Malfunctioning Airspeed in a Cirrus SR-22

14 January 2017   |  Updated on February 05, 2024

The day began as normal as any. It was a Friday morning, and I went in to work. Part way through the morning a co-worker who is a private pilot informed me that he was going to “go for a quick lap around the pattern at around noon” and I was invited to go along.

Now, anybody who knows me personally knows that I am unable to turn down any excuse to go to the airport, much less to go for a ride in a Cirrus SR22.

I had never flown with this pilot before, but I had confidence in his abilities. And it didn’t hurt that he had also invited along his Instrument Instructor who has thousands of hours in Cirrus and is currently flying Lear 45s as his “day job”.

So off we go! I settle into the roomy (for such a small airplane) back seat and prepare to simply enjoy the ride. I have spent so much time working on my own flight training lately; it has been a very long time since I have simply been a passenger. I had my phone out ready to take pictures and videos as the high performance engine roared to life and we raced down the runway on a rapidly warming late summer afternoon. Rotate at 70 knots and away we go.

Within minutes we were at 8,500 feet and climbing somewhere near the Oklahoma/Kansas border. This took me by surprise, because even though I know the Cirrus is a fast airplane, I was not prepared for that level of performance. I spend all my time flying in a Cessna 150 – that trip would have taken hours (ok not really, but the 150 is slow).

It’s at about this time that I am looking at the instruments from the back seat, and not being very familiar with the Cirrus, I think to myself, “This is a fast airplane.. It seems like 120 knots airspeed is super slow..”

Almost at the same moment that I am thinking this, the pilot says, “Why are we flying so slow?…”

The instructor/friend leans over to take a look and says, “Hmm, I don’t know.”

*Thud* goes my stomach. Here I am in a strange airplane with pilots I have never flown with and an unknown problem. Stay calm, we have a ballistic parachute if we need it and there is nothing but empty fields below us, we will be just fine.

Now starts the troubleshooting. Look out the left window to confirm the cover was taken off the pitot tube. The airplane feels normal, it is performing normally, climbing and cruising just fine, and everything visually appears normal. But the airspeed is indicating about 30 knots below what “feels” right. It is climbing normally as well.

Pull the airplane into slow flight. Boom, there goes what remaining speed we have. Now we are hanging on the prop with the stall warning horn going off – airspeed indicating 40 knots. There is no way we are cruising in slow flight at 40 knots. (Stall speed for the Cirrus is 60 knots). Finally pull it back into a stall to test where the actual stall will happen, and sure enough, its about 30 knots indicated below where it should be. Put the power back in and begin to climb and accelerate. Again, everything feels normal, but the speeds we are indicating are obviously not correct.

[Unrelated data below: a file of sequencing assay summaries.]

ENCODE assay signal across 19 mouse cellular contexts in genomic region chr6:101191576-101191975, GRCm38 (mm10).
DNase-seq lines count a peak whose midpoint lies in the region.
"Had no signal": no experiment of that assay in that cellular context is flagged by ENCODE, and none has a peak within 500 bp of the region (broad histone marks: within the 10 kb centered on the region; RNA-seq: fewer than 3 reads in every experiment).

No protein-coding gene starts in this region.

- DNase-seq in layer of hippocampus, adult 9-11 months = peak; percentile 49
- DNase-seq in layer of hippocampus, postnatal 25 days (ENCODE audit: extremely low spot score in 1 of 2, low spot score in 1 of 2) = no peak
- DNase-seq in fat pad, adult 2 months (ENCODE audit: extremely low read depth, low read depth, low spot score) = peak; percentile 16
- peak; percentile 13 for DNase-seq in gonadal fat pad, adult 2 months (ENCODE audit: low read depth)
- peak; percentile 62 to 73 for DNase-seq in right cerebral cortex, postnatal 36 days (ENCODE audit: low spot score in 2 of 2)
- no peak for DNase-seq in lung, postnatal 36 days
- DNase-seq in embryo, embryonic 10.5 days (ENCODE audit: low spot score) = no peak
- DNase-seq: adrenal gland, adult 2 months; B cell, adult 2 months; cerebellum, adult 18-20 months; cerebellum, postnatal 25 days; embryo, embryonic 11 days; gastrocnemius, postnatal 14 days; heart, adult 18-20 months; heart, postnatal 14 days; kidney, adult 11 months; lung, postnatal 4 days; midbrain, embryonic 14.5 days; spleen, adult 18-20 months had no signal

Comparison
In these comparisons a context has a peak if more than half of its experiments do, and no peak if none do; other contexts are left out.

Everyone’s first thought then is that perhaps we picked up a bug that clogged the pitot tube. Airpseeds were registering normal during takeoff and climbout though. What are the chances we picked up a bug at 8,000 feet? Plus, the pitot tube is obviously not completely clogged because we DO have airspeed indicated. It is just indicating incorrectly. Both airspeed indicators, on the G1000 glass panel as well as the steam gauge backup are indicating the same.

Now it becomes a matter of simply flying the airplane. So much of the flying in this airplane is done with a computer. Dial some numbers into the computer and away it goes. But now you can’t trust what is being told to you, so you have to revert back to simply flying the airplane by sight, feel, sound, and smell.

Next comes the mental math. The airplane is stalling at this speed. Winds are from this direction at this speed. Therefore when we land on this runway if the math is correct we should be indicating this speed.

At this point in time it is obvious that the airplane is not going to fall out of the sky or anything. Everything is performing as normal with exception of the airspeed indicator. But this is getting close to the critical moment in flight, landing, when airspeed is king. During the phases of landing managing airspeed is so important. Too fast and the landing could damage the airplane. Too slow and you could stall at a critical phase when you are too low to recover…

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Coming in to land was a matter of looking outside and doing what looks and feels correct. Ignore what the instruments are telling you, because they are wrong. Thankfully the mental math had been correct and the numbers were almost exactly what they were estimated to be. The touchdown was smooth as butter, and you never would have known any different.

Upon getting out of the plane of course we all rush over to the pitot tube. Nothing. No obstruction. After having an A&P check it out it turns out the pitot line running inside the wing had split and was not holding pressure properly. Imagine trying to drink liquid through a straw that has a crack in the side. You will still get liquid through the straw, put the pressure and suction will be all wrong and significantly weaker than it should be.

Situations like this, although often times scary in the heat of the moment are such great learning experiences. Being able to observe the way three different pilots with three greatly varied levels of experience react to a situation, and watching the skillful adaptation to an unexpected situation teaches you to always expect the unexpected and be ready to adapt.

Never stop learning. Never stop improving. Never stop flying.

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